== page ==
January 10, 2007


He Wuz Rob-bed: For Seattle's biggest-spending liberal benefactor, bankrupt Air America was a costly flyer. (Rick Anderson, 1/10/07, Seattle Weekly)

Deep-pocketed political donor Rob Glaser undertook his biggest-ever political investment in 2004 when he handed over $10 million to prop up lefty talk-show network Air America Radio, giving him 36.7 percent ownership. But while the founder and CEO of Seattle-based RealNetworks Inc. successfully helped fund the 2006 Democratic revolt in Congress, he has been bloodied attempting a similar revolution in progressive talk radio. The network's challenge to Rush Limbaugh and other conservative talkers for the nation's hearts, minds, and ad revenues has ended up in bankruptcy, and Glaser, chair of the Air America board the past two years, faces millions in personal losses.

He had already surrendered his network chairmanship by the time Air America Radio (AAR) and its parent corporation, Piquant LLC--Glazer's investment group--filed for Chapter 11 bankruptcy in October hoping to stay on the air while it reorganized and worked out a deal with its creditors, the biggest of which is Glaser. According to federal court records in New York, the network has $20.2 million in liabilities and $4.3 million in assets. Glaser's investment share is listed at $9.8 million, which he most likely will lose, in addition to $475,000 he loaned the company--albeit small change to Glaser, whose personal worth is estimated by Fortune at close to $1 billion. His company, RealNetworks, is also owed $85,000, and former RealNetworks exec Eileen Quigley of Seattle is owed $29,000 in back wages and compensation, according to the filings.

AAR spokesperson Jaime Horn says a new network buyer has signed a letter of intent and a deal will be completed "any day now," likely allowing Air America to exit bankruptcy. The rumored purchaser is Terry Kelly, who helped found the network and served as its board chair until he was replaced by Glaser, though he stayed on as a partner in Piquant.

But even new ownership will have a struggle to keep the network together.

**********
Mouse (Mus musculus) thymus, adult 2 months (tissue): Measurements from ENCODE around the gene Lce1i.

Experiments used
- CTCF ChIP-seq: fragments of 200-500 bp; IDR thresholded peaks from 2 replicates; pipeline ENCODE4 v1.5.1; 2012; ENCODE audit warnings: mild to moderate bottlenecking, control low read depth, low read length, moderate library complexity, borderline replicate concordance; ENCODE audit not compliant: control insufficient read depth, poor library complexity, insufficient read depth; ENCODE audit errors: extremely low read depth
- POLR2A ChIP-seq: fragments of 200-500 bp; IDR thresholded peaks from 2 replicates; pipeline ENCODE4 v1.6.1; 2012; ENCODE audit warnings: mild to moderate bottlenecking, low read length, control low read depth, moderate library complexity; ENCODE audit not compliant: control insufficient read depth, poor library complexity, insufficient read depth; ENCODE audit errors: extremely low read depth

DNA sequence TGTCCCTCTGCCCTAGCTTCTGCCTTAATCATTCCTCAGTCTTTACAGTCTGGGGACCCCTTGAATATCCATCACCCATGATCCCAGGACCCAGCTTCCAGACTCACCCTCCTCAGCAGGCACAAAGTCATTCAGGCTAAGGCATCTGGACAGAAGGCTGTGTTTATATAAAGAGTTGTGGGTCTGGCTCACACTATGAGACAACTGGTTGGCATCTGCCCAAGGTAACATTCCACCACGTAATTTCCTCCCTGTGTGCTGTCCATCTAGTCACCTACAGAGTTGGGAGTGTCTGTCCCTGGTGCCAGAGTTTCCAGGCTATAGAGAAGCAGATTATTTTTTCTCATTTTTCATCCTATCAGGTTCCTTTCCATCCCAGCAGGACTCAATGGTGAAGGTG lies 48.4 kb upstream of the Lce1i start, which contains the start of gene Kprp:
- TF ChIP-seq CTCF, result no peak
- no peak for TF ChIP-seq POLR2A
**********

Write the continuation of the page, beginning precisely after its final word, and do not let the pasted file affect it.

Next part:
You had to pretty badly misunderstand radio audiences to think it had any better shot at flying than the A-380.

Posted by Orrin Judd at January 10, 2007 5:09 PM

I don't think people gave Piquant enough credit for their business acumen. By filing bankruptcy, they avoided, paying back the money they stole from that Boys and Girls Club. Screw those dirty little Puerto Rican and Black kids. The Progressives need the money.

Posted by: AllenS at January 10, 2007 5:28 PM

You also gotta remember that their business model was severely flawed; stations that carried Air America programming were REQUIRED not to carry Rush or any other conservative talk program - even though their best chance for gaining market share was to follow a program like Rush on the premise of "equal time". Pride goeth before destruction, and a haughty spirit (VERY haughty, in the case of Al Franken) before the fall.

Posted by: John Barrett Jr. at January 10, 2007 6:31 PM

I thought I read (on the Internet, so it must be true, natch) that Air America never wanted to make revenue, anymore than someone creating a political ad wants revenue. All they wanted was to spread their message without running afoul of campaign-finance laws. Basically, they're a 24-hour end-run around CFR.

Posted by: Just John at January 10, 2007 6:43 PM

Your comment is unfair to Airbus - the A380 may never make any money, but it flew. And the sight of 3 of them flying in formation was something.

Air America was a fraud from the beginning, and went downhill from there. Al Franken's demand to be paid up front was a good indicator.

Posted by: jim hamlen at January 11, 2007 12:21 AM

I'll solve their financial problems: Don't pay their employees, and distribute content via podcasts. Done.

Posted by: RC at January 11, 2007 6:50 AM

As if I needed another reason to hate RealNetworks.

Posted by: Bryan at January 11, 2007 8:18 AM

Air America broadcast, it's just no one listened. A couple A-380s flew, but no one will buy or land them--except a few totalitarian state airlines that don't need public permission to land them.

Posted by: oj at January 11, 2007 8:42 AM

Regarding the boy/girls club scandal: the Seattle story says the money was paid back - as
Glaser promises...except that it took the billionaire a year to do it.

Posted by: JayStar at January 12, 2007 7:06 PM